Sunday Chat – Garden and Wildlife

The rain last weekend really did bring out the green in the countryside, in the grass and ground covers, bushes and trees. The range of green in spring is wonderful, an awakening of the land. Settle in with your favorite cuppa, and enjoy a long and picture heavy post. As the hostas are coming up, I’ve noticed the deer stopping by more often. This day there were three, this one was at the edge of my hosta bed.

The other two were in the meadow. The meadow grass is growing now, and the trees behind are starting to leaf out.

On a rainy morning, there is a wide variety of green shades in the trees across the valley.

One delight, the flowers are now coming out. This white dogwood was gorgeous at the edge of the meadow.

I have one lonely tulip in this dark pink, almost burgundy color.

I’ve been doing a final bird count for Feeder Watch. It ends at the end of April, and this time I have plenty to report. Some of the birds are so pretty, and some I don’t see often. This is a female downy woodpecker. There are two here, her mate stops by often.

The goldfinches have a flock of about 12, now wearing their summer frocks in bright yellow.

A pair of cardinals have returned, the male was taking advantage of the seed bounty.

The azaleas were coming out when a single deer came back by. She is not afraid of me, and I stood on the veranda talking to her for a few minutes. She just watched me for a bit, then lowered her head into the hostas again. Brazen hussy.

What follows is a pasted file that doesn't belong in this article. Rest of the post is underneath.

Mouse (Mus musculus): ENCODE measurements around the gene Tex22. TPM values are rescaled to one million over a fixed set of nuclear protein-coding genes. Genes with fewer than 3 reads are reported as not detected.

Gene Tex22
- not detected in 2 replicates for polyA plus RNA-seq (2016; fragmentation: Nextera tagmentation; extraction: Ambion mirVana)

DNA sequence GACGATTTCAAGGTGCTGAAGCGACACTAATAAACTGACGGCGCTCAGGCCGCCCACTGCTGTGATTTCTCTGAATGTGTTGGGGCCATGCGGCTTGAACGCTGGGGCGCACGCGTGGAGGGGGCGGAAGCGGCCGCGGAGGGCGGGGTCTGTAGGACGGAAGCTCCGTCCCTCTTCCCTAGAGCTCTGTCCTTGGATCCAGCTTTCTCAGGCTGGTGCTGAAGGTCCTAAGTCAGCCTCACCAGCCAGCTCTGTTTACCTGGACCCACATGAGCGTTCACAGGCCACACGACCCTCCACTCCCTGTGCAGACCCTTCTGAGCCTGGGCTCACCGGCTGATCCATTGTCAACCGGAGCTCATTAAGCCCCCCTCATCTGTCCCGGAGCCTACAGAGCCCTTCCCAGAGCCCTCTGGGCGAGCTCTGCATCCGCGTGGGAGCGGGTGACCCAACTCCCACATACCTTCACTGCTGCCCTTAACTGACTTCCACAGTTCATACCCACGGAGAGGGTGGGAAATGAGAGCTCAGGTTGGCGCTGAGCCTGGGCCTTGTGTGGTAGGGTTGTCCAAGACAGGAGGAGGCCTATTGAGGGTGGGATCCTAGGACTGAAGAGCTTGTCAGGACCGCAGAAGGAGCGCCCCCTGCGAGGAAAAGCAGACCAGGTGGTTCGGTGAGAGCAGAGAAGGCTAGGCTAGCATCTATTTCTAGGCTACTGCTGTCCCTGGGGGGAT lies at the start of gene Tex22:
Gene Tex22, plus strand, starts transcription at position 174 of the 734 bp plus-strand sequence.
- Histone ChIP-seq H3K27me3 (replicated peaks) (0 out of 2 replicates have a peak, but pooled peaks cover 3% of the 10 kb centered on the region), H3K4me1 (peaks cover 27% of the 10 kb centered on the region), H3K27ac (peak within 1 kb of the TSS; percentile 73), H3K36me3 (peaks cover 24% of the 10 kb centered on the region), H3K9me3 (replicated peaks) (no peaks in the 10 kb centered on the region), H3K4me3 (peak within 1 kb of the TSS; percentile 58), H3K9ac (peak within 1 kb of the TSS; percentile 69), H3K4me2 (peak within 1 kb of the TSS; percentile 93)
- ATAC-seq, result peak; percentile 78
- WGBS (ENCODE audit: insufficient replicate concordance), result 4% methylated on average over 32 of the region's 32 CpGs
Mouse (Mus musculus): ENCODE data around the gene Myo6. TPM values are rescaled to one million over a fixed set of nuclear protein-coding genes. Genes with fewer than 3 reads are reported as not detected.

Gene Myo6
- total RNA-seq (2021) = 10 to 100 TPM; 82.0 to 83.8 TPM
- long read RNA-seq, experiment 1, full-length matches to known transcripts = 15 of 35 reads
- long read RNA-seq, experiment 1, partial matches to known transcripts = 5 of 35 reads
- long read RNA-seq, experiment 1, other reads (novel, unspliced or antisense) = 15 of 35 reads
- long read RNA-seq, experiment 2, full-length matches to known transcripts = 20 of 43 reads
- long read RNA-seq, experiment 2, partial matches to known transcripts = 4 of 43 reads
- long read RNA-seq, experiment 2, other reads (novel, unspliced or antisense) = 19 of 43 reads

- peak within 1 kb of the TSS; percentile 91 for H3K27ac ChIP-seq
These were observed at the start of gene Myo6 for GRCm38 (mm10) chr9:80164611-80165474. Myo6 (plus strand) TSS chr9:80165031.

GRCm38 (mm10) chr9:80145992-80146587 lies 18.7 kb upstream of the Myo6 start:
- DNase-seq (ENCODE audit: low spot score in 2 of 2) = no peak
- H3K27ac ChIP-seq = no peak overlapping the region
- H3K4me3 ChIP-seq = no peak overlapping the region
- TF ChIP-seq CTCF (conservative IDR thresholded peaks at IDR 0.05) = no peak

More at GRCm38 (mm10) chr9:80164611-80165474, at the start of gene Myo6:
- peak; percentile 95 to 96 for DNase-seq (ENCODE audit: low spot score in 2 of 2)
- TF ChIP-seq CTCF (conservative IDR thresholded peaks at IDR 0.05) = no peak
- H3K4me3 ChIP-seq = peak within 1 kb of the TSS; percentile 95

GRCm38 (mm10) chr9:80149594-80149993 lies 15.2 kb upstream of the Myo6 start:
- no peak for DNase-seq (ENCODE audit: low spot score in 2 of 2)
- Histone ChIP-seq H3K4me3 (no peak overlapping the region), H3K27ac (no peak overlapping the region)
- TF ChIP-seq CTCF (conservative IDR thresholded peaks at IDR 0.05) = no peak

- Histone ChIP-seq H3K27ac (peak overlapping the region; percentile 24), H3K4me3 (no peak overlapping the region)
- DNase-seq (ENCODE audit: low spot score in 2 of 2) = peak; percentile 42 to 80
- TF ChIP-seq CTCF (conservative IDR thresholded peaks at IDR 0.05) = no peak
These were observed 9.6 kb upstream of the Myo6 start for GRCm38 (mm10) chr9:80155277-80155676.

The azaleas have been damaged by the unusually warm February and March, followed by freezes late in March and early April. A large section of the white ones will not bloom at all now. But some are yet to come, even though you can see some brown on the buds. This section baffles me, it produces three purple flowers on a white bush most years. It isn’t a grafted section, there are white ones right next to these. Strange, but just another wonder in our world.

Walking around the right side of the bushes, the pretty white and pink flowers look much better and fuller from that viewpoint.

The pink is so lovely, in the brighter sunshine, the delicate color is gorgeous.

The bushes lower in the driveway are looking a bit scraggly, another consequence of the crazy weather.

Looking down the driveway, the usual explosion of color isn’t coming this year. There are some flowers, and we just have to enjoy what we get. In prior years, this has been a mass of pink and white flowers all the way down the right side to the bend in the driveway.

The white flowers have the most damage, showing brown spots and many buds that will never open now. Still, I love them.

The pink flowers on the lower bushes were also very pretty.